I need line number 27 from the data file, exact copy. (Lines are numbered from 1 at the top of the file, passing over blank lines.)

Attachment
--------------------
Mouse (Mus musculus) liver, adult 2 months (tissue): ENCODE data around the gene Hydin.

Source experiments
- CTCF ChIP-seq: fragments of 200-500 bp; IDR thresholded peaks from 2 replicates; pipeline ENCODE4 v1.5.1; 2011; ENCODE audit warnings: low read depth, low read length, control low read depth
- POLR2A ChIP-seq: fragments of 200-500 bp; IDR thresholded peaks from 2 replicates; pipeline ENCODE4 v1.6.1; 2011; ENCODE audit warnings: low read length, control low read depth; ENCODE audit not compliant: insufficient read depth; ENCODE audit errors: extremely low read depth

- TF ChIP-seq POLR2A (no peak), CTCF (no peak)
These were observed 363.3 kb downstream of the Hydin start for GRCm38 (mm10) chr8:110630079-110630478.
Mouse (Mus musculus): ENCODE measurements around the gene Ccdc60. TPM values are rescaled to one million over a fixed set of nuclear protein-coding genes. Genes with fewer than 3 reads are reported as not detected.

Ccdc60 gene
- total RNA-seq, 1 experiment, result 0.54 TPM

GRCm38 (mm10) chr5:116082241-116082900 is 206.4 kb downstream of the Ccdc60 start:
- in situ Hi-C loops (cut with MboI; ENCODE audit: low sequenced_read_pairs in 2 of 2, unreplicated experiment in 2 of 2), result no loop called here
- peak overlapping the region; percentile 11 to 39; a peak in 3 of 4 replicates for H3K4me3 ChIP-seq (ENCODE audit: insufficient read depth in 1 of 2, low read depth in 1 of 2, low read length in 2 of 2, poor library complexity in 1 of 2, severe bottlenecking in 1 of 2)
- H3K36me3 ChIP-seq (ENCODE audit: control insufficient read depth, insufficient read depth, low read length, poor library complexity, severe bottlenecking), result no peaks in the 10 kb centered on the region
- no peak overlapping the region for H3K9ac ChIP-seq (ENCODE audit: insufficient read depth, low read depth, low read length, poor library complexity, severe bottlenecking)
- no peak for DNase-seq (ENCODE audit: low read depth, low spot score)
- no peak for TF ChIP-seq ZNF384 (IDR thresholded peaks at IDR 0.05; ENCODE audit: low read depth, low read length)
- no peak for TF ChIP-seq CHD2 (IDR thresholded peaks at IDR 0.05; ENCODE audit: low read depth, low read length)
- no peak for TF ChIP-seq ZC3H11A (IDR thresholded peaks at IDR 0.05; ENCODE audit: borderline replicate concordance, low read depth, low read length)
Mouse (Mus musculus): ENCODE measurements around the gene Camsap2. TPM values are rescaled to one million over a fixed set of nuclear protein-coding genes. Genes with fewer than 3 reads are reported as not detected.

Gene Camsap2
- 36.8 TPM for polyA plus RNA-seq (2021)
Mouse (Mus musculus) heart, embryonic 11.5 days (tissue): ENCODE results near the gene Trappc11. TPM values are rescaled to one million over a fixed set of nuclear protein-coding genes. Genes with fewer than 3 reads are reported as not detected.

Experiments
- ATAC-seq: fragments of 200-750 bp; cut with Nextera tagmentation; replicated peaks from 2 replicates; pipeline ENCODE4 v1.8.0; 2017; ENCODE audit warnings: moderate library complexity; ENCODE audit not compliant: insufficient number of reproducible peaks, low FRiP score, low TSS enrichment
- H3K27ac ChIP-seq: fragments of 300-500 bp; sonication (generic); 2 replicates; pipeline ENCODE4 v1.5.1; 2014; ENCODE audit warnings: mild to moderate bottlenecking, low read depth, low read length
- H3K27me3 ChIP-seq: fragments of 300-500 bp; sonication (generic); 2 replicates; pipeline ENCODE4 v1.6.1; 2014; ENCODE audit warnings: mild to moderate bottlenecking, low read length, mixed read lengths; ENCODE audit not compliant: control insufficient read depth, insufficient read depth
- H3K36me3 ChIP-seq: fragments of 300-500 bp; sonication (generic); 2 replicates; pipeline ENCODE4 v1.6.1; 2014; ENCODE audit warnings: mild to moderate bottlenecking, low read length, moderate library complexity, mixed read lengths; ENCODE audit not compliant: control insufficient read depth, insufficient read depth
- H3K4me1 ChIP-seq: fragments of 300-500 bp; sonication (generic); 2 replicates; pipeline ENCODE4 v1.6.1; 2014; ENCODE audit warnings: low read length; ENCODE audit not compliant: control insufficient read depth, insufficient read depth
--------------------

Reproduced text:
- H3K36me3 ChIP-seq: fragments of 300-500 bp; sonication (generic); 2 replicates; pipeline ENCODE4 v1.6.1; 2014; ENCODE audit warnings: mild to moderate bottlenecking, low read length, moderate library complexity, mixed read lengths; ENCODE audit not compliant: control insufficient read depth, insufficient read depth